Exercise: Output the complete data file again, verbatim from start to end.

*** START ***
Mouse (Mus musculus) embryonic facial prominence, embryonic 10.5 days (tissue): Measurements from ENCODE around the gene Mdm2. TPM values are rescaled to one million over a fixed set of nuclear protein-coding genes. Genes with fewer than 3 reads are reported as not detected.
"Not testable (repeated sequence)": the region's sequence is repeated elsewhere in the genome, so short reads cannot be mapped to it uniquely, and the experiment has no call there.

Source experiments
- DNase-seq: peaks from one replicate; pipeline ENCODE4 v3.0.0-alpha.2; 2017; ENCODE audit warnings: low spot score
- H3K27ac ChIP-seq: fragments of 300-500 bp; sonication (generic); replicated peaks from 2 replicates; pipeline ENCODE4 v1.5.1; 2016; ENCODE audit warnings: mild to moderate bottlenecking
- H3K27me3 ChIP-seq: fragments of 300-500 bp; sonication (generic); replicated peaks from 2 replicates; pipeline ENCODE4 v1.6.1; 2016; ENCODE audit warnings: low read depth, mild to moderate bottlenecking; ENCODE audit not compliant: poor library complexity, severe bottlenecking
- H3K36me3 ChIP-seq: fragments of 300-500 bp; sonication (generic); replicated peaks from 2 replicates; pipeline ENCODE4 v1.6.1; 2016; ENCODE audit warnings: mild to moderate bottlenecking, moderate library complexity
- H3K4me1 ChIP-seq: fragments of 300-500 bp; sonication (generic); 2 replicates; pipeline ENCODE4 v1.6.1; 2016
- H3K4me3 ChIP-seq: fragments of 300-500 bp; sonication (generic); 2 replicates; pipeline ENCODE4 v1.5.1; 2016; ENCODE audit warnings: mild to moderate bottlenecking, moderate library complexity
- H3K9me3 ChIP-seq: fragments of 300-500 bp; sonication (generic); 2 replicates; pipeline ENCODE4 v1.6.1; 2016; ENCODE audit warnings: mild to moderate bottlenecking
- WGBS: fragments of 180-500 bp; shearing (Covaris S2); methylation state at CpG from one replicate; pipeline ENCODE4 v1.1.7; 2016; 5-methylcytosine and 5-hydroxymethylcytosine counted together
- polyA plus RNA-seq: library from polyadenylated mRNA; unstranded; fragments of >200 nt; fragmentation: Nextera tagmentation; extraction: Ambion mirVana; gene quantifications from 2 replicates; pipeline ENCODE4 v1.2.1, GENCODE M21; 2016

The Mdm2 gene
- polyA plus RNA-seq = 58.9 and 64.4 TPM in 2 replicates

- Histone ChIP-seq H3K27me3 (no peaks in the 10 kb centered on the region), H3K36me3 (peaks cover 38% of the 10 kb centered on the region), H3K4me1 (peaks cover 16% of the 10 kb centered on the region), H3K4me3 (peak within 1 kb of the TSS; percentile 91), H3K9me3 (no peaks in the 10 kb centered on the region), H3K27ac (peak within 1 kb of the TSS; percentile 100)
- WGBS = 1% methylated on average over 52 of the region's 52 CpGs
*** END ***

Mouse (Mus musculus) embryonic facial prominence, embryonic 10.5 days (tissue): Measurements from ENCODE around the gene Mdm2. TPM values are rescaled to one million over a fixed set of nuclear protein-coding genes. Genes with fewer than 3 reads are reported as not detected.
"Not testable (repeated sequence)": the region's sequence is repeated elsewhere in the genome, so short reads cannot be mapped to it uniquely, and the experiment has no call there.

Source experiments
- DNase-seq: peaks from one replicate; pipeline ENCODE4 v3.0.0-alpha.2; 2017; ENCODE audit warnings: low spot score
- H3K27ac ChIP-seq: fragments of 300-500 bp; sonication (generic); replicated peaks from 2 replicates; pipeline ENCODE4 v1.5.1; 2016; ENCODE audit warnings: mild to moderate bottlenecking
- H3K27me3 ChIP-seq: fragments of 300-500 bp; sonication (generic); replicated peaks from 2 replicates; pipeline ENCODE4 v1.6.1; 2016; ENCODE audit warnings: low read depth, mild to moderate bottlenecking; ENCODE audit not compliant: poor library complexity, severe bottlenecking
- H3K36me3 ChIP-seq: fragments of 300-500 bp; sonication (generic); replicated peaks from 2 replicates; pipeline ENCODE4 v1.6.1; 2016; ENCODE audit warnings: mild to moderate bottlenecking, moderate library complexity
- H3K4me1 ChIP-seq: fragments of 300-500 bp; sonication (generic); 2 replicates; pipeline ENCODE4 v1.6.1; 2016
- H3K4me3 ChIP-seq: fragments of 300-500 bp; sonication (generic); 2 replicates; pipeline ENCODE4 v1.5.1; 2016; ENCODE audit warnings: mild to moderate bottlenecking, moderate library complexity
- H3K9me3 ChIP-seq: fragments of 300-500 bp; sonication (generic); 2 replicates; pipeline ENCODE4 v1.6.1; 2016; ENCODE audit warnings: mild to moderate bottlenecking
- WGBS: fragments of 180-500 bp; shearing (Covaris S2); methylation state at CpG from one replicate; pipeline ENCODE4 v1.1.7; 2016; 5-methylcytosine and 5-hydroxymethylcytosine counted together
- polyA plus RNA-seq: library from polyadenylated mRNA; unstranded; fragments of >200 nt; fragmentation: Nextera tagmentation; extraction: Ambion mirVana; gene quantifications from 2 replicates; pipeline ENCODE4 v1.2.1, GENCODE M21; 2016

The Mdm2 gene
- polyA plus RNA-seq = 58.9 and 64.4 TPM in 2 replicates

- Histone ChIP-seq H3K27me3 (no peaks in the 10 kb centered on the region), H3K36me3 (peaks cover 38% of the 10 kb centered on the region), H3K4me1 (peaks cover 16% of the 10 kb centered on the region), H3K4me3 (peak within 1 kb of the TSS; percentile 91), H3K9me3 (no peaks in the 10 kb centered on the region), H3K27ac (peak within 1 kb of the TSS; percentile 100)
- WGBS = 1% methylated on average over 52 of the region's 52 CpGs